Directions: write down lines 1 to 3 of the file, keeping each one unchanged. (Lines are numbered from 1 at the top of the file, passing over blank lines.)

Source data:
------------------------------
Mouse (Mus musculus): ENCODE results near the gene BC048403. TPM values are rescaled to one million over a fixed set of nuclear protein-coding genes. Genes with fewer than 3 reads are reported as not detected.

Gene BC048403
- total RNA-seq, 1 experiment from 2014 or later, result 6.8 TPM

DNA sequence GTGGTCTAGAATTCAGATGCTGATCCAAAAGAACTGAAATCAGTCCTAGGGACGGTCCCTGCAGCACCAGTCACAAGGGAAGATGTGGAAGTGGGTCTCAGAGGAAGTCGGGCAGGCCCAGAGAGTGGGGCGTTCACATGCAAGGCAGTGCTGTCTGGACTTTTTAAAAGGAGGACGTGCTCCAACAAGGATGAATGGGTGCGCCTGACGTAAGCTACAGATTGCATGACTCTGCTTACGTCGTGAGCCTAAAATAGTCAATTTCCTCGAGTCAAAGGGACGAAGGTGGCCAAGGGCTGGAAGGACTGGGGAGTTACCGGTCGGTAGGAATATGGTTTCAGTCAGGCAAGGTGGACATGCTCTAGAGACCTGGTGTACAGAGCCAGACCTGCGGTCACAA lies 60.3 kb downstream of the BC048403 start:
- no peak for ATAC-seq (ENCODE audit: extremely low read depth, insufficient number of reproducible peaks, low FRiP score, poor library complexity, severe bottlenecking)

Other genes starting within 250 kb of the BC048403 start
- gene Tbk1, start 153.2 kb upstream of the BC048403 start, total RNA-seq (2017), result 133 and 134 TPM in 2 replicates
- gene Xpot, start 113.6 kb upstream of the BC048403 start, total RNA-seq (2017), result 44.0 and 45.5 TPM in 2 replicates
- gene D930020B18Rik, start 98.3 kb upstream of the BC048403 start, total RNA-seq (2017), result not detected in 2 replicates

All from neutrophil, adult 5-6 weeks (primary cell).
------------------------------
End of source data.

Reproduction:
Mouse (Mus musculus): ENCODE results near the gene BC048403. TPM values are rescaled to one million over a fixed set of nuclear protein-coding genes. Genes with fewer than 3 reads are reported as not detected.

Gene BC048403
- total RNA-seq, 1 experiment from 2014 or later, result 6.8 TPM